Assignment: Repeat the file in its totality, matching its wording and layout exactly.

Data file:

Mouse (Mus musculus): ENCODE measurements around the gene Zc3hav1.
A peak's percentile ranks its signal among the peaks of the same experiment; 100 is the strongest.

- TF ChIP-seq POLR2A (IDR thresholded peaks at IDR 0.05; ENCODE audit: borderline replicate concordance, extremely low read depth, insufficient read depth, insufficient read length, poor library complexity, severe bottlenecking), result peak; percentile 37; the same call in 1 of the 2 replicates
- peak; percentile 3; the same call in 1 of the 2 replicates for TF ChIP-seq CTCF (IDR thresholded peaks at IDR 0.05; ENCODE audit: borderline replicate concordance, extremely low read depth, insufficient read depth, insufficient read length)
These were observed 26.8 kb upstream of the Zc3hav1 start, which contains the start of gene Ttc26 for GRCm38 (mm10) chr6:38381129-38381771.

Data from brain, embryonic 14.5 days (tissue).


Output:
Mouse (Mus musculus): ENCODE measurements around the gene Zc3hav1.
A peak's percentile ranks its signal among the peaks of the same experiment; 100 is the strongest.

- TF ChIP-seq POLR2A (IDR thresholded peaks at IDR 0.05; ENCODE audit: borderline replicate concordance, extremely low read depth, insufficient read depth, insufficient read length, poor library complexity, severe bottlenecking), result peak; percentile 37; the same call in 1 of the 2 replicates
- peak; percentile 3; the same call in 1 of the 2 replicates for TF ChIP-seq CTCF (IDR thresholded peaks at IDR 0.05; ENCODE audit: borderline replicate concordance, extremely low read depth, insufficient read depth, insufficient read length)
These were observed 26.8 kb upstream of the Zc3hav1 start, which contains the start of gene Ttc26 for GRCm38 (mm10) chr6:38381129-38381771.

Data from brain, embryonic 14.5 days (tissue).